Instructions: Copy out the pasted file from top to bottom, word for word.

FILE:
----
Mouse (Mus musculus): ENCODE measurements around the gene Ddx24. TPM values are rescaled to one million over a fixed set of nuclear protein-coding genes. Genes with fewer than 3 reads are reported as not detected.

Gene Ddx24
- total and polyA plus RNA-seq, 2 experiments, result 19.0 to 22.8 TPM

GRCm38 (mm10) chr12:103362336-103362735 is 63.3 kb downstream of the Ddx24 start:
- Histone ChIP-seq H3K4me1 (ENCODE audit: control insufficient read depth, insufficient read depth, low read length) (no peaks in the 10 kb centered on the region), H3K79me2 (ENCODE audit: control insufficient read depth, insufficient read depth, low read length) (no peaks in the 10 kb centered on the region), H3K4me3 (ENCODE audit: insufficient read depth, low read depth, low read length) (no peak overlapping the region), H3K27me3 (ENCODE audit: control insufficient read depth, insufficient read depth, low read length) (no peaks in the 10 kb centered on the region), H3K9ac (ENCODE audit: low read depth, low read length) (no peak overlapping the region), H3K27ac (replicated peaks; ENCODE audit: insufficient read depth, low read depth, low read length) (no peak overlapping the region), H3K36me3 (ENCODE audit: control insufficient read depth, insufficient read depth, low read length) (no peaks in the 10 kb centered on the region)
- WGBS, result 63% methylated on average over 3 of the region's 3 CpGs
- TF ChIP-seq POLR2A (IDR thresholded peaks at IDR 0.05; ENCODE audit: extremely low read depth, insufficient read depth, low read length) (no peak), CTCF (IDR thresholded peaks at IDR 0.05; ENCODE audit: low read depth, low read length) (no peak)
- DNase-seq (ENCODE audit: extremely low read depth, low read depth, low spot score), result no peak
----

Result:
Mouse (Mus musculus): ENCODE measurements around the gene Ddx24. TPM values are rescaled to one million over a fixed set of nuclear protein-coding genes. Genes with fewer than 3 reads are reported as not detected.

Gene Ddx24
- total and polyA plus RNA-seq, 2 experiments, result 19.0 to 22.8 TPM

GRCm38 (mm10) chr12:103362336-103362735 is 63.3 kb downstream of the Ddx24 start:
- Histone ChIP-seq H3K4me1 (ENCODE audit: control insufficient read depth, insufficient read depth, low read length) (no peaks in the 10 kb centered on the region), H3K79me2 (ENCODE audit: control insufficient read depth, insufficient read depth, low read length) (no peaks in the 10 kb centered on the region), H3K4me3 (ENCODE audit: insufficient read depth, low read depth, low read length) (no peak overlapping the region), H3K27me3 (ENCODE audit: control insufficient read depth, insufficient read depth, low read length) (no peaks in the 10 kb centered on the region), H3K9ac (ENCODE audit: low read depth, low read length) (no peak overlapping the region), H3K27ac (replicated peaks; ENCODE audit: insufficient read depth, low read depth, low read length) (no peak overlapping the region), H3K36me3 (ENCODE audit: control insufficient read depth, insufficient read depth, low read length) (no peaks in the 10 kb centered on the region)
- WGBS, result 63% methylated on average over 3 of the region's 3 CpGs
- TF ChIP-seq POLR2A (IDR thresholded peaks at IDR 0.05; ENCODE audit: extremely low read depth, insufficient read depth, low read length) (no peak), CTCF (IDR thresholded peaks at IDR 0.05; ENCODE audit: low read depth, low read length) (no peak)
- DNase-seq (ENCODE audit: extremely low read depth, low read depth, low spot score), result no peak